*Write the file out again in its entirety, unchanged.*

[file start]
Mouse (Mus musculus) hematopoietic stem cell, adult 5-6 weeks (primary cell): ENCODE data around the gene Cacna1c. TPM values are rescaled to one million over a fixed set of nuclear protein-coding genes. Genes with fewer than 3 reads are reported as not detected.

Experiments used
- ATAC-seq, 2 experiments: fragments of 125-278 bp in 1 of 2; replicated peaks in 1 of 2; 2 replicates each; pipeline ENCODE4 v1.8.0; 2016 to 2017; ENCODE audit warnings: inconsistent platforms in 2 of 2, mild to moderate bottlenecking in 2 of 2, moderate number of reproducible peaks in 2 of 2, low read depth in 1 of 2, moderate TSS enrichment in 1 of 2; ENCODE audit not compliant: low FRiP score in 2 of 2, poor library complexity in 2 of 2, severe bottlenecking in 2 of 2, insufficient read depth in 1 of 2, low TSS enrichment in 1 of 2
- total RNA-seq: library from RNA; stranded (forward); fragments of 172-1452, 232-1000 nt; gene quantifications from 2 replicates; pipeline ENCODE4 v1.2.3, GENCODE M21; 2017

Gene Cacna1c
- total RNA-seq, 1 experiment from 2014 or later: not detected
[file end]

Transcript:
Mouse (Mus musculus) hematopoietic stem cell, adult 5-6 weeks (primary cell): ENCODE data around the gene Cacna1c. TPM values are rescaled to one million over a fixed set of nuclear protein-coding genes. Genes with fewer than 3 reads are reported as not detected.

Experiments used
- ATAC-seq, 2 experiments: fragments of 125-278 bp in 1 of 2; replicated peaks in 1 of 2; 2 replicates each; pipeline ENCODE4 v1.8.0; 2016 to 2017; ENCODE audit warnings: inconsistent platforms in 2 of 2, mild to moderate bottlenecking in 2 of 2, moderate number of reproducible peaks in 2 of 2, low read depth in 1 of 2, moderate TSS enrichment in 1 of 2; ENCODE audit not compliant: low FRiP score in 2 of 2, poor library complexity in 2 of 2, severe bottlenecking in 2 of 2, insufficient read depth in 1 of 2, low TSS enrichment in 1 of 2
- total RNA-seq: library from RNA; stranded (forward); fragments of 172-1452, 232-1000 nt; gene quantifications from 2 replicates; pipeline ENCODE4 v1.2.3, GENCODE M21; 2017

Gene Cacna1c
- total RNA-seq, 1 experiment from 2014 or later: not detected